Today we live in a scientific age in which almost every aspect of our lives has been affected by science. Since the scientific revolution during the seventeenth century, science has continued to exert tremendous influence on what we think and do.
The impact of science has been particularly strong on traditional religious beliefs. Many fundamental religious concepts are crumbling under the pressure of modern science and are no longer acceptable to the intellectual and the well-informed man. No longer is it possible to assert truth derived merely through theological speculations or based on the authority of religious scriptures. For example, the findings of modern psychologists indicate that the human mind, like the physical body, work according to natural laws without the presence of an unchanging soul as taught by some religions.
Some religionists choose to disregard scientific discoveries which conflict with their religious dogmas. They choose to cling on to theories that grow increasingly ridiculous while insisting that it is scientific discoveries that are wrong. In the light of modern scientific discoveries, it is not difficult to understand that many of the views held in many religions regarding the universe and life are merely tribal myths and cultural traditions passed down through the generations but which have now been superseded and made redundant. It is generally true to say that religions have greatly contributed to human development and progress. They have laid down values and standards and formulated principles to guide human life. But for all the good they have done, religions can no longer relevant in the modern, scientific age if the followers insist on burying the truth, or encouraging ceremonies and practices which have been depleted of their meaning.
Buddhism and Science
Until the beginning of the last century, Buddhism was confined to countries untouched by modern science. Nevertheless, from its very beginning, the Teachings of the Buddha or the Dhamma were always open to scientific thinking.
One reason why the Dhamma can easily be embraced by the scientific spirit is that the Buddha never encouraged rigid, dogmatic belief. He did not claim to base His Teachings on faith, belief, or divine revelation, but allowed great flexibility and freedom of thought.
The second reason is that the scientific spirit can itself be found in the Buddha’s approach to spiritual Truth. The Buddha’s method for discovering and testing spiritual Truth is very similar to that of the scientist. A scientist observes the external world objectively, and would only establish a scientific theory after conducting many successful practical experiments.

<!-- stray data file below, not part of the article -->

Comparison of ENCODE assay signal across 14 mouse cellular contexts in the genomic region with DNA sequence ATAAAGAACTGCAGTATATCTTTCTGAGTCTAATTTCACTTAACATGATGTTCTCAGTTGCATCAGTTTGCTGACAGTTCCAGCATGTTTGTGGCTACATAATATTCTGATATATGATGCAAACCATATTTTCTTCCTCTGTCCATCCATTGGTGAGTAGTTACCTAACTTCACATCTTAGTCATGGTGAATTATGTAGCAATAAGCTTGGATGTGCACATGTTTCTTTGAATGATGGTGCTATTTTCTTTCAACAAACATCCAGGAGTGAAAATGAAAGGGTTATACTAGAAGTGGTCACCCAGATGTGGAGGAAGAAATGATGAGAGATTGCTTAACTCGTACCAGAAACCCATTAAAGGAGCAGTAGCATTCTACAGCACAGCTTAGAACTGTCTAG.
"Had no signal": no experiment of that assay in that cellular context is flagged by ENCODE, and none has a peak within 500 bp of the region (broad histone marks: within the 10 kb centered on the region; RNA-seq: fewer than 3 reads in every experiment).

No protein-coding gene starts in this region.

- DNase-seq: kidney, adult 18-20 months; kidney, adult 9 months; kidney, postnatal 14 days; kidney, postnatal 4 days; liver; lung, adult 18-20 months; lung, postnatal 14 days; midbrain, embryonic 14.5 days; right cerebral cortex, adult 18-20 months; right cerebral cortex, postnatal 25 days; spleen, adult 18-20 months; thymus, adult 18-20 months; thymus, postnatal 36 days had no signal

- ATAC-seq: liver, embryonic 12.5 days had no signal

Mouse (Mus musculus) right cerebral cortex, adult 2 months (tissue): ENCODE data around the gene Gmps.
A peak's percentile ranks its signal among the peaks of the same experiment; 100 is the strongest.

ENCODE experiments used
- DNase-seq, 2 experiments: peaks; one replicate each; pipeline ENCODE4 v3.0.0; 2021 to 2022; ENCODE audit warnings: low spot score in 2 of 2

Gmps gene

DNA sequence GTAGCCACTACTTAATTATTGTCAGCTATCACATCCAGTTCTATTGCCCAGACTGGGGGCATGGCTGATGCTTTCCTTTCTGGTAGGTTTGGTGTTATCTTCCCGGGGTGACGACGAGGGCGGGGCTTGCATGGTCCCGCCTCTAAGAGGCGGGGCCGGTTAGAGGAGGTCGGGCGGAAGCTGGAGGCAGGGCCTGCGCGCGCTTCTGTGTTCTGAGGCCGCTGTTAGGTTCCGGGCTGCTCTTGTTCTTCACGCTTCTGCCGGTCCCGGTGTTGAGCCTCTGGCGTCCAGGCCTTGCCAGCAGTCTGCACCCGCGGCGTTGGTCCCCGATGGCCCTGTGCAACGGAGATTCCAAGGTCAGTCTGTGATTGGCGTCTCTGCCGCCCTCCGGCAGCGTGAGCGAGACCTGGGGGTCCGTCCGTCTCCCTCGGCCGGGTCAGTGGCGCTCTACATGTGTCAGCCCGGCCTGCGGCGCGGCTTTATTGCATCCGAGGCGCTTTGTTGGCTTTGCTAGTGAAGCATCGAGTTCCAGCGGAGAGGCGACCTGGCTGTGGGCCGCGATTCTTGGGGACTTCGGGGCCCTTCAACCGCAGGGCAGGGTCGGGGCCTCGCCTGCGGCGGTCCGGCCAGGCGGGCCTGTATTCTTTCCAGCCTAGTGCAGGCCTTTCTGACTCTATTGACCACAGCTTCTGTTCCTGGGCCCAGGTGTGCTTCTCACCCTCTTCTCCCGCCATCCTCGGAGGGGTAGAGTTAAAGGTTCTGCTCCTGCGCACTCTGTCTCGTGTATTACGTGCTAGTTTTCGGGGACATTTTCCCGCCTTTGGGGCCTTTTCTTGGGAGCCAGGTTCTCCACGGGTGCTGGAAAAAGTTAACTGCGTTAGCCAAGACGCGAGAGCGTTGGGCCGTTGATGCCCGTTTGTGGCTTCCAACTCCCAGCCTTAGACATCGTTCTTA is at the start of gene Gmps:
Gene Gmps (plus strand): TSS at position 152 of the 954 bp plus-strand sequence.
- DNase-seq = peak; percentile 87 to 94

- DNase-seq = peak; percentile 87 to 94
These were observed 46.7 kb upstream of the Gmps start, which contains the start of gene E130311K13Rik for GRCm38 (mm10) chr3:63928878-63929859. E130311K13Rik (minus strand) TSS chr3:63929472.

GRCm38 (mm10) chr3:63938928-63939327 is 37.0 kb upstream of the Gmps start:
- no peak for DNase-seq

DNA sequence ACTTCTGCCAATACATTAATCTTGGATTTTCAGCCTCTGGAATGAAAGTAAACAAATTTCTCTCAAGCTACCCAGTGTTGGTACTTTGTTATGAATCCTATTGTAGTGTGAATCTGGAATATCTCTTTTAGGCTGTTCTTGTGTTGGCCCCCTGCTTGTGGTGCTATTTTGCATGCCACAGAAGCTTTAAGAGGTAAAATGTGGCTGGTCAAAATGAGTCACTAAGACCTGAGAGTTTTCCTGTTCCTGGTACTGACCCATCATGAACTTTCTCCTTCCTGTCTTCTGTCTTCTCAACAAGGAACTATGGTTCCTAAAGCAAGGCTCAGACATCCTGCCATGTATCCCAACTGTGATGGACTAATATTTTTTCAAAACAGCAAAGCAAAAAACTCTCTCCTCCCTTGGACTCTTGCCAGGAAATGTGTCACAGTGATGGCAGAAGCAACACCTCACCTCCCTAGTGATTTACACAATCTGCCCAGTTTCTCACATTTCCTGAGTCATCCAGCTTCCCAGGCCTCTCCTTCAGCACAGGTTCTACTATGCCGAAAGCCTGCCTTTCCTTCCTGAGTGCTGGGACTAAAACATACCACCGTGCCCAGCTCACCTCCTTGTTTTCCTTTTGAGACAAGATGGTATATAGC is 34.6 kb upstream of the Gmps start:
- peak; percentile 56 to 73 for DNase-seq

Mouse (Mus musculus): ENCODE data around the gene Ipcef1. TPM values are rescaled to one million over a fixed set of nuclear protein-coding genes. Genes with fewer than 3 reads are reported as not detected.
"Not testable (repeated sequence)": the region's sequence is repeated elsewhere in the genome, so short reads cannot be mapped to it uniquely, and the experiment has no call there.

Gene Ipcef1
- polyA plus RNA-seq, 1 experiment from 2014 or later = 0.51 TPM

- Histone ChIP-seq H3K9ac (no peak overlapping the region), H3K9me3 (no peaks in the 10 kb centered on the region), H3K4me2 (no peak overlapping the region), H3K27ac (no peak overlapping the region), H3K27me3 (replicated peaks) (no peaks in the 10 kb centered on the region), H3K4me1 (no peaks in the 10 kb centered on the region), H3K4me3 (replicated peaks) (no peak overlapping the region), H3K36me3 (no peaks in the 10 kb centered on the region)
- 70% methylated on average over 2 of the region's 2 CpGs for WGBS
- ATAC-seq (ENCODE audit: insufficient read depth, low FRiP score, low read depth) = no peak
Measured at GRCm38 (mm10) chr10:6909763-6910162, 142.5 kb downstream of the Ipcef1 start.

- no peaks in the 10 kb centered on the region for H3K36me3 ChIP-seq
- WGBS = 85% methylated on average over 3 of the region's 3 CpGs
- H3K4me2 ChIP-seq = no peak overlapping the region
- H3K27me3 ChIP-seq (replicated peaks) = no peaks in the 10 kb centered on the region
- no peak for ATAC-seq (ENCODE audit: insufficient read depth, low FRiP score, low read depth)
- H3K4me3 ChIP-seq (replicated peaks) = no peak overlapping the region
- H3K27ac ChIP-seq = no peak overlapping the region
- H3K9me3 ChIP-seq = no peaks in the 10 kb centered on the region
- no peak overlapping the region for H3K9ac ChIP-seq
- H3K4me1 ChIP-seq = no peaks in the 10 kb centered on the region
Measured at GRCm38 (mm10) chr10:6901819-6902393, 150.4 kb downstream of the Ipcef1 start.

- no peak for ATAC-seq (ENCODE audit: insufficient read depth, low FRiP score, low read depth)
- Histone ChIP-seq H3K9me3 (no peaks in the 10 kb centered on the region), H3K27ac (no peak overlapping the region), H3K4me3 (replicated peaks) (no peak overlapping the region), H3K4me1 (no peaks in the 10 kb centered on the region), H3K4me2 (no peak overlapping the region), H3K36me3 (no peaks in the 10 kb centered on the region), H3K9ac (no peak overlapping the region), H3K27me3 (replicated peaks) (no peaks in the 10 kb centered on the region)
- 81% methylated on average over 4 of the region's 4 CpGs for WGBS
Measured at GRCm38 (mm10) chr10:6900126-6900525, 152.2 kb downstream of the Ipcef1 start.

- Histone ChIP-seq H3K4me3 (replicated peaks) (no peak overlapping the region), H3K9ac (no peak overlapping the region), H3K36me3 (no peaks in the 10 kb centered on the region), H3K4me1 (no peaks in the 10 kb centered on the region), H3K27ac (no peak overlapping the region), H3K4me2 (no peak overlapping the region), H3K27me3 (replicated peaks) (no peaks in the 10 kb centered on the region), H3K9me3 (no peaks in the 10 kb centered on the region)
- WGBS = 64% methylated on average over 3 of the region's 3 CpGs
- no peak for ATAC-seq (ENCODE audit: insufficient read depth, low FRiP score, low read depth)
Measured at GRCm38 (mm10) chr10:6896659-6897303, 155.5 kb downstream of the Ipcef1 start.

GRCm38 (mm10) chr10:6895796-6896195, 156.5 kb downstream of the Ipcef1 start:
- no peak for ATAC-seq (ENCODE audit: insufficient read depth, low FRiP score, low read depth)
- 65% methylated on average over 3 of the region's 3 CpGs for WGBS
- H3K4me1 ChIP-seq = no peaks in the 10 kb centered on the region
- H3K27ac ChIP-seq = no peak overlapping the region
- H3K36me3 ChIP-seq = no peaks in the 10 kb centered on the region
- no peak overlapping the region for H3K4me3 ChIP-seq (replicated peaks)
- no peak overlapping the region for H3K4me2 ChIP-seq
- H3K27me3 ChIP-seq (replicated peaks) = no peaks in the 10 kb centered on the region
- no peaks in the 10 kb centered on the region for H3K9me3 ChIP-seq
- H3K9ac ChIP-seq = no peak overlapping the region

Using a similar approach 26 centuries ago, the Buddha observed the reality with detachment, and encouraged his disciples not to accept any teaching until they had critically investigated and personally verified its truth. Just as the experiment of a scientist can be repeated by others, the Buddha’s experience of Enlightenment ca also be repeated by others following his instructions. Thus, in his approach to Truth, the Buddha was as analytical as the present day scientist. He established a practical, scientifically worked-out method for reaching the experience of Enlightenment.
Thus it is not a surprise that we cannot find in the Dhamma, a single doctrine that is in conflict with the discoveries of modern science. Buddhists have no problem believing that the universe is billions of years old, or that there were such things as dinosaurs and in evolution. Indeed, there is much common ground between them especially in the areas of physics and psychology; one concerns the workings of the universe and the other the workings of the mind.
Albert Einstein has this to say about Buddhism — “The religion of the future will be a cosmic religion. It should transcend a personal God and avoid dogmas and theology. Covering both natural and spiritual, it should be based on a religious sense arising from the experience of all things, natural and spiritual and a meaningful unity. Buddhism answers this description. If there is any religion that would cope with modern scientific needs, it would be Buddhism.”
Therefore, follow the Noble One, who is steadfast, wise, learned, dutiful and devout. One should follow only such a man, who is truly good and discerning, even as the moon follows the path of the stars. ~ Dhammapada 208